Newer nucleoside analogues show fewer adverse effects

Graeme Moyle,

New data on the adverse effects of antiretroviral therapy were fairly thin on the ground at this year’s ICAAC (September 14-17, 2003, Chicago, IL). However, there were valuable points raised, most notably with regard to the more favourable tolerability profiles of recently approved antiretrovirals and re-formulations of established agents. Notably lacking were new insights into the etiology and management of metabolic and morphological abnormalities.

Tenofovir (TDF, Viread) and the kidney: no evidence of harm from controlled data

Several clinical cohorts have reported clusters of individuals receiving tenofovir who have experienced elevations in creatinine, proteinuria or proximal renal tubular acidosis. In some of these reports, risk factors for these events appear evident, most notably prior proximal renal tubular acidosis during adefovir therapy. In some other case reports, renal toxic agents have been present, most notably fibrates, but authors of these abstracts chose to blame the renal dysfunction on tenofovir. Clearly, the best understanding of whether renal function abnormalities are more common during tenofovir use than alternative NRTIs will be derived from randomised controlled trials.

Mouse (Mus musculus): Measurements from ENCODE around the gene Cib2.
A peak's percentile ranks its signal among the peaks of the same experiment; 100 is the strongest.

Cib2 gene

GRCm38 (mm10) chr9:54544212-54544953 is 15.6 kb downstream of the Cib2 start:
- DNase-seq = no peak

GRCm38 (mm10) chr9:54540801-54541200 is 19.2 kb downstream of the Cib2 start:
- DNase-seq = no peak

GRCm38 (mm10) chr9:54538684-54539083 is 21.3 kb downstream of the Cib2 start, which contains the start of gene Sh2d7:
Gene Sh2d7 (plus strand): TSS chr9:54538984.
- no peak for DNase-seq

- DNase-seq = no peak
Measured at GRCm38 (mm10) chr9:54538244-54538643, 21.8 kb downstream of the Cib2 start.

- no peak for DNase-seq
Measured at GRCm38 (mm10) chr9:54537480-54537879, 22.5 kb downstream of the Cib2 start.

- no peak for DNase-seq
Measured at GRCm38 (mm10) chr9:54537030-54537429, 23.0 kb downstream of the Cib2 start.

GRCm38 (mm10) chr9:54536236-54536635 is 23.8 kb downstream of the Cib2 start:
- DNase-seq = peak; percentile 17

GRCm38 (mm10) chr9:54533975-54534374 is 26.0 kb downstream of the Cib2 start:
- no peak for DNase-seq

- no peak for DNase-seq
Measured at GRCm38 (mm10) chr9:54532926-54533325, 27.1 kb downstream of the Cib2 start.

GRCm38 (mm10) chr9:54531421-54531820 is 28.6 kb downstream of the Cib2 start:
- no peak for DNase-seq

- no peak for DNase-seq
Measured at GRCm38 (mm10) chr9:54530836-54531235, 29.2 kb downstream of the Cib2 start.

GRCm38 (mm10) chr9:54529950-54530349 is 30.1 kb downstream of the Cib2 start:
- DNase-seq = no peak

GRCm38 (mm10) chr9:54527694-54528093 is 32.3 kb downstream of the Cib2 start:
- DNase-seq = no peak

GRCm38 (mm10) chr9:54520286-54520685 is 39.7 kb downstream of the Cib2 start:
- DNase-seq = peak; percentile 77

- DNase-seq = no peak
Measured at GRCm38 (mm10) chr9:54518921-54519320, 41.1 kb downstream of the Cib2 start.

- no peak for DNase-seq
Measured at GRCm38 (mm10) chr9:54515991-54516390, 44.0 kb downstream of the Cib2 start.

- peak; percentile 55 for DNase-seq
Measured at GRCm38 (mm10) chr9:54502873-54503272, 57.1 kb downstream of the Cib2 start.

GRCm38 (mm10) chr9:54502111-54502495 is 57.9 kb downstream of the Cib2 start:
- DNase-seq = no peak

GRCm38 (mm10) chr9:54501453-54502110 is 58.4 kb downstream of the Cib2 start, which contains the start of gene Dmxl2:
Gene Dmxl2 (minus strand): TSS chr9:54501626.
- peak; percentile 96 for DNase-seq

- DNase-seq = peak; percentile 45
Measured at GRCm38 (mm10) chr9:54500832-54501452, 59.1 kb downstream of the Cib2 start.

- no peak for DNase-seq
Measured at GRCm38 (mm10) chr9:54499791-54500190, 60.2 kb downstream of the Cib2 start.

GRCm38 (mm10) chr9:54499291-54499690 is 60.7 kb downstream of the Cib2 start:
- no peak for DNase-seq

The GS 903 study is a double-blind placebo-controlled study comparing tenofovir (TDF) and d4T, each combined with 3TC and efavirenz, in treatment naïve individuals. The study has thus far completed 96 weeks of follow-up and detailed information regarding renal or possibly renal events was reported. Multiple ways of evaluating renal function during therapy were presented. In all cases no evidence of difference in events between tenofovir and d4T treated patients were observed.

The GS 903 study is a double-blind placebo-controlled study comparing tenofovir (TDF) and d4T, each combined with 3TC and efavirenz, in treatment naïve individuals. The study has thus far completed 96 weeks of follow-up and detailed information regarding renal or possibly renal events was reported. Multiple ways of evaluating renal function during therapy were presented. In all cases no evidence of difference in events between tenofovir and d4T treated patients were observed.

For no event reported were differences observed between the randomised groups, either numerically or statistically. No episodes of Fanconi’s syndrome were reported [1]. These data underline that renal events do occur during ART but ascribing these to TDF requires comparison with an appropriate control to be made. Case reports that do not investigate other possible causes of renal dysfunction, rule out concomitant agents associated with renal dysfunction and search for these events in matched subjects not receiving TDF should be treated with scepticism and caution.